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What should I Do?

  1. PureRomanceVickyG profile image61
    PureRomanceVickyGposted 4 years ago

    Im New to PR. I have yet to book a party or place an order. I'm getting a little discouraged because, the people who said they would book a party, or simply order from me they have nothing but excuses! Im in the Metro Detroit surrounding area looking to book or simply place orders. I would love for you to give me any advice on running this PR business.

    1. Dale Hyde profile image87
      Dale Hydeposted 4 years ago in reply to this

      I would suggest posting on local websites and with local organizations that work with promoting such things. One idea comes to mind is Craigslist.

  2. WryLilt profile image88
    WryLiltposted 4 years ago

    Lead generation is hard work. Most people quit the party planning business within 6 months. Unless you're willing to put in hundreds of hours at the start, and avoid relying on friends for sales, you'll generally fail.

  3. Robert Erich profile image90
    Robert Erichposted 4 years ago


    Question: why should I pay you to organize a party for me?

    What experience do you have, what benefits can you provide me with, and how will this save me time or money?

    This is why you are having trouble (I'm guessing). Most people have friends who will plan an event for free (or a business professional can have her secretary do it). The reason people use an event planner is because they have networks, discounts, and other things that they can offer the customer.

    If I desperately want my party to be in the most happening place in town, and you can get me that venue, then I'll use you. However, if I am simply paying you to make phone calls and set up arrangements (which I can do a lot of from my personal computer and cell), you have better save me time and money.

    To start, you need a reputation. Your name and experience is everything in the PR and marketing world. Here are some ideas to help you get started with that reputation:

    1) Arrange a fundraiser dinner or gala for a local charity (maybe a hospital, state park, etc). Put everything together, find companies to sponsor different aspects, and charge people to enter. You can take a fee for yourself (it better be minimal as people will want most of the money to go to the charity), but focus on using this as an opportunity to get your name out there.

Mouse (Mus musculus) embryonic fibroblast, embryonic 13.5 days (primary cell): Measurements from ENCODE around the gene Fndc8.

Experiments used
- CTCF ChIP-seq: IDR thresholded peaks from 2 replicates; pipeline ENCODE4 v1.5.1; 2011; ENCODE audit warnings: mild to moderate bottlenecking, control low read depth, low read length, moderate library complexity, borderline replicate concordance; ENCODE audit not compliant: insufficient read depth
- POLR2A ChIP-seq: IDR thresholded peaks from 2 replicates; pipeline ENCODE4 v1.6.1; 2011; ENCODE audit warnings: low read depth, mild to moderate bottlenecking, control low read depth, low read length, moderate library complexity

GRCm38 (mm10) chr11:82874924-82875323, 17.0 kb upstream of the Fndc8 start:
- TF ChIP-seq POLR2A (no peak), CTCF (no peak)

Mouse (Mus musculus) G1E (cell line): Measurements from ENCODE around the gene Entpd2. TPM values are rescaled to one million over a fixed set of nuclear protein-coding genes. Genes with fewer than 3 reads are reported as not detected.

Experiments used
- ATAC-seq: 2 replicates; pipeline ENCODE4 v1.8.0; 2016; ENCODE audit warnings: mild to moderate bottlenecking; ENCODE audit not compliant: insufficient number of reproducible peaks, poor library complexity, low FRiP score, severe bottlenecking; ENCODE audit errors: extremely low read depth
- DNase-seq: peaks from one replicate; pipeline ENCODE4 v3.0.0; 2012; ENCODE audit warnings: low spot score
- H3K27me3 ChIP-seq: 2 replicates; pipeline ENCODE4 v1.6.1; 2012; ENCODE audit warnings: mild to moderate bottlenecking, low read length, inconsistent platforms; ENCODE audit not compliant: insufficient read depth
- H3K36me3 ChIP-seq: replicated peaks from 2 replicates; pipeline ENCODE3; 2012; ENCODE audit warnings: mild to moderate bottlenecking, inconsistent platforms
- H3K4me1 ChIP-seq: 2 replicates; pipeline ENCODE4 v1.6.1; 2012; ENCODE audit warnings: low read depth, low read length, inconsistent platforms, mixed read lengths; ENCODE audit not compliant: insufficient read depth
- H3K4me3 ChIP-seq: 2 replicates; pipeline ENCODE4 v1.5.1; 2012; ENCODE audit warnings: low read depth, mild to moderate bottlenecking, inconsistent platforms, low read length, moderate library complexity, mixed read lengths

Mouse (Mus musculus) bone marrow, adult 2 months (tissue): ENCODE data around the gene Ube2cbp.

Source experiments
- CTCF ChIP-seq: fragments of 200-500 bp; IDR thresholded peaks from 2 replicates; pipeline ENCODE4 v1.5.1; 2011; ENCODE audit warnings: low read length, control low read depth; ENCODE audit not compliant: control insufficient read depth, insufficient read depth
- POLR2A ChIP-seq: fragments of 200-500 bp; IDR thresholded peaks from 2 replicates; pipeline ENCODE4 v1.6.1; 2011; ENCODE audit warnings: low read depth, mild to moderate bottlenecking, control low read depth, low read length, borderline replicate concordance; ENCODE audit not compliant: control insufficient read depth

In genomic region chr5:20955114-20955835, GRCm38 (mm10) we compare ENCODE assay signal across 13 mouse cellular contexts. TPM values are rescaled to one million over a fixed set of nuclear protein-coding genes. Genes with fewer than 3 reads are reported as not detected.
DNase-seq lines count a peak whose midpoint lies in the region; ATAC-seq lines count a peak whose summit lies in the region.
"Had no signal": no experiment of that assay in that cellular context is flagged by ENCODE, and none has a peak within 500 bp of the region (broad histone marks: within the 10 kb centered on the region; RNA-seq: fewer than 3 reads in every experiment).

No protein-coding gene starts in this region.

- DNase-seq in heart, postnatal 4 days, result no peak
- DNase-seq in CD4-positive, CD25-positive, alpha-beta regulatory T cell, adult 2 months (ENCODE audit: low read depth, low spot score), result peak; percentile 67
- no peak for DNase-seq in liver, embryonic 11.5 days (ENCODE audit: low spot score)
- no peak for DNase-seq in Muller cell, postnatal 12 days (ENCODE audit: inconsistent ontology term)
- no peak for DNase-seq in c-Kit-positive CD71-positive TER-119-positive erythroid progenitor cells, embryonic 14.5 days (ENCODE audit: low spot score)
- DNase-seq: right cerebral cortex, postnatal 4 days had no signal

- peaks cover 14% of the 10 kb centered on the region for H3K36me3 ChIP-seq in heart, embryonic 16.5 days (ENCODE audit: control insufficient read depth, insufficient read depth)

If the fundraiser goes well, you will have helped a good cause, proven yourself, and gained publicity.

    2) Start with smaller activities and create a niche. Plan adult woman slumber parties (maybe even for a local furniture store). Help professional men organize simple birthday parties. Start small with things that everyone needs help with - and work with suppliers to buy everything with a discount. If I can have you plan an event for me, and it will cost the same as if I plan it (but save me 5 hours of time), then I would love to have you plan it. Work to get suppliers to give you a discount and that is the money that you end up keeping.

    3) Do a huge promotional stunt for yourself. This is a great way to bump up your reputation.

    Check out this article for some ideas:

    http://roberterich.hubpages.com/hub/The … ity-Stunts

    Good luck! Give me a discount when you become Americas top party planner! wink

  4. kathleenkat profile image90
    kathleenkatposted 4 years ago

    Start with Facebook. Seriously. Social networking sites are a gold mine for finding leads. We used them in real estate. We would search Facebook for status updates containing the words "moving to xxxx." I assume you could do the same for party planning. In fact, parties are one of the main things written about on my little circle of Facebook friends.